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  1. A traditional parade of attorneys? Really Evansville? Y'all need to get out more. When is the traditional parade of notaries? Nurses? Sanitation workers? Pole dancers? I gotta wonder, do throngs of admiring citizens gather to laud these marching servants of the constitution? "Show us your billing records!!!" Hoping some video gets posted. Ours is not a narcissistic profession by any chance, is it? Nah .....

  2. My previous comment not an aside at court. I agree with smith. Good call. Just thought posting here a bit on the if it bleeds it leads side. Most attorneys need to think of last lines of story above.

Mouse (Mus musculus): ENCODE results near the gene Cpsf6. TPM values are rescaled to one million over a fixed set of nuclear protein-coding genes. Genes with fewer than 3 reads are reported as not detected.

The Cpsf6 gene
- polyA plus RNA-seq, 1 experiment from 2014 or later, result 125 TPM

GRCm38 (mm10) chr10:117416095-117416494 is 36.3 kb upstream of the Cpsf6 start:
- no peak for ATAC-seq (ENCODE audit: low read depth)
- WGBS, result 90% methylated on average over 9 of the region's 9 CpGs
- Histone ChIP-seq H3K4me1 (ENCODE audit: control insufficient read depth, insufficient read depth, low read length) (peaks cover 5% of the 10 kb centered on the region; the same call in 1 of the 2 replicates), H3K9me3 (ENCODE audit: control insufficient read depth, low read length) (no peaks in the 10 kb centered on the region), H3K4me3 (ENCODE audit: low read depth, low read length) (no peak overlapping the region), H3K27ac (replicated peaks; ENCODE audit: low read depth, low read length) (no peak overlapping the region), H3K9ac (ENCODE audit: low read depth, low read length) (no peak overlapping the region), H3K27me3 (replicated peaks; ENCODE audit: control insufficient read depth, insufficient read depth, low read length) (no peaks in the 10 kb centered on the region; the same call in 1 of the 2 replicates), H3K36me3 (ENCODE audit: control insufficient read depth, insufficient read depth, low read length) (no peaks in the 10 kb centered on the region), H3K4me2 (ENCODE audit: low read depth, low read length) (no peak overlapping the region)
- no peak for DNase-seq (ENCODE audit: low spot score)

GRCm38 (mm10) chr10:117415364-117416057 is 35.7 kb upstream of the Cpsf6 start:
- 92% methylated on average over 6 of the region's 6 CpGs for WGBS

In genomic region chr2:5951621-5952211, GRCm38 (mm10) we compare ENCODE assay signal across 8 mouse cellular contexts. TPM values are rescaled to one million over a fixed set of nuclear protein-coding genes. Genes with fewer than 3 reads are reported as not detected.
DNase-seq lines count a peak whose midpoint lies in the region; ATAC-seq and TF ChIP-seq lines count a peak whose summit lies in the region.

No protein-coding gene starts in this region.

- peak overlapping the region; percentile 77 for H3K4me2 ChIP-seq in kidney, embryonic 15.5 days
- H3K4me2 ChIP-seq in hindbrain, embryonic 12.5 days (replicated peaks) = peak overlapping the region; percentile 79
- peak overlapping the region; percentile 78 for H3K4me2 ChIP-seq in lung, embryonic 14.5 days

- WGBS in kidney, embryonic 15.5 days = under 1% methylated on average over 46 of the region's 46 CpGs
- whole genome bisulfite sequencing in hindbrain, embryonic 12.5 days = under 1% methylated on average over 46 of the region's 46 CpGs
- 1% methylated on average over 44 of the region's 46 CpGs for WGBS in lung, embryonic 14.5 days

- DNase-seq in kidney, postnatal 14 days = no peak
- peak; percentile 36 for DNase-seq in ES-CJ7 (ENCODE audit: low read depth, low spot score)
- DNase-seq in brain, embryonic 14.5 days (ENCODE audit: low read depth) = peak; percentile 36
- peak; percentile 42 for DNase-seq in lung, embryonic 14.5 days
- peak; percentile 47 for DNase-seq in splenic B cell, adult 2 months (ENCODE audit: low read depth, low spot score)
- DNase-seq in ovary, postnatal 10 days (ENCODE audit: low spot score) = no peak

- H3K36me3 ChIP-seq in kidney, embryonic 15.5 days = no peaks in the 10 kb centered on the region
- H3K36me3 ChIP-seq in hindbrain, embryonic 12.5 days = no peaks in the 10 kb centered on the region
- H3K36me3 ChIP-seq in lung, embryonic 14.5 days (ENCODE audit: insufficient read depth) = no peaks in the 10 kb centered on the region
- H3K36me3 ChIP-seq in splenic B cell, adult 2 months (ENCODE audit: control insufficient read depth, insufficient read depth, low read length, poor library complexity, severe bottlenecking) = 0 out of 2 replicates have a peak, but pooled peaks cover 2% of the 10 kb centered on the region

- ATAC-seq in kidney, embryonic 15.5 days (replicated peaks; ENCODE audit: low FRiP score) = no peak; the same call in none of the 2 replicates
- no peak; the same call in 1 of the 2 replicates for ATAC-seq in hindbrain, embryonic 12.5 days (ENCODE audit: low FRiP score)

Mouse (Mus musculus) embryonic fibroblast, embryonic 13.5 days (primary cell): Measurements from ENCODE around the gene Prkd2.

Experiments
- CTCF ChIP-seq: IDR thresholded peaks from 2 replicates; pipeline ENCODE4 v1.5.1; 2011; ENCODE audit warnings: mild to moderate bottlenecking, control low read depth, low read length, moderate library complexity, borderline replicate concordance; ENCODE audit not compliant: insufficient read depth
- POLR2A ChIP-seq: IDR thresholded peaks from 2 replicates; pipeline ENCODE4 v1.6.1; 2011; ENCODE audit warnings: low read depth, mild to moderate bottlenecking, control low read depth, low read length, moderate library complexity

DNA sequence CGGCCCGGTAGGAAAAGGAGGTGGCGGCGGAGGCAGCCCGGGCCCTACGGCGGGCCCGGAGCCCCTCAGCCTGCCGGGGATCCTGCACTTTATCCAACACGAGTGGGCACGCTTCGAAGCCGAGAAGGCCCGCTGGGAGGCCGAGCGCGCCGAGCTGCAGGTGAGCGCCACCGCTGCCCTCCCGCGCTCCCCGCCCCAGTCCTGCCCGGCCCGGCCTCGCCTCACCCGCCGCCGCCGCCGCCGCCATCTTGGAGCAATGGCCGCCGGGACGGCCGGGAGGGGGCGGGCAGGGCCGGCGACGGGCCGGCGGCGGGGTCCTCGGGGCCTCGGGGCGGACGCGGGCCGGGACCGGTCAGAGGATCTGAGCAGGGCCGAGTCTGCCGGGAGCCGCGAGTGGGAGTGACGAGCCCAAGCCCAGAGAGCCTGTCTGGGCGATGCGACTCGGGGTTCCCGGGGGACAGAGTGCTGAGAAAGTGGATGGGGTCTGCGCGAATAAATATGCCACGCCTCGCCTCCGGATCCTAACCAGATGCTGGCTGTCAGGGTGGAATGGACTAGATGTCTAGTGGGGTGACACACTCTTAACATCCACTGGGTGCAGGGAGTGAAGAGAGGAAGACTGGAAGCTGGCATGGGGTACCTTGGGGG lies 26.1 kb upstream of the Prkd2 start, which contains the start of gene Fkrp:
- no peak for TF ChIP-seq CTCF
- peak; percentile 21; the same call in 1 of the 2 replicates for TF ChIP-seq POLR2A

3. Hello everyone I'm Gina and I'm here for the exact same thing you are. I have the wonderful joy of waking up every morning to my heart being pulled out and sheer terror of what DCS is going to Throw at me and my family today.Let me start from the !bebeginning.My daughter lost all rights to her 3beautiful children due to Severe mental issues she no longer lives in our state and has cut all ties.DCS led her to belive that once she done signed over her right the babies would be with their family. We have faught screamed begged and anything else we could possibly due I hired a lawyer five grand down the drain.You know all I want is my babies home.I've done everything they have even asked me to do.Now their saying I can't see my grandchildren cause I'M on a prescription for paipain.I have a very rare blood disease it causes cellulitis a form of blood poisoning to stay dormant in my tissues and nervous system it also causes a ,blood clotting disorder.even with the two blood thinners I'm on I still Continue to develop them them also.DCS knows about my illness and still they refuse to let me see my grandchildren. I Love and miss them so much Please can anyone help Us my grandchildren and I they should be worrying about what toy there going to play with but instead there worrying about if there ever coming home again.THANK YOU DCS FOR ALL YOU'VE DONE. ( And if anyone at all has any ideals or knows who can help. Please contact (765)960~5096.only serious callers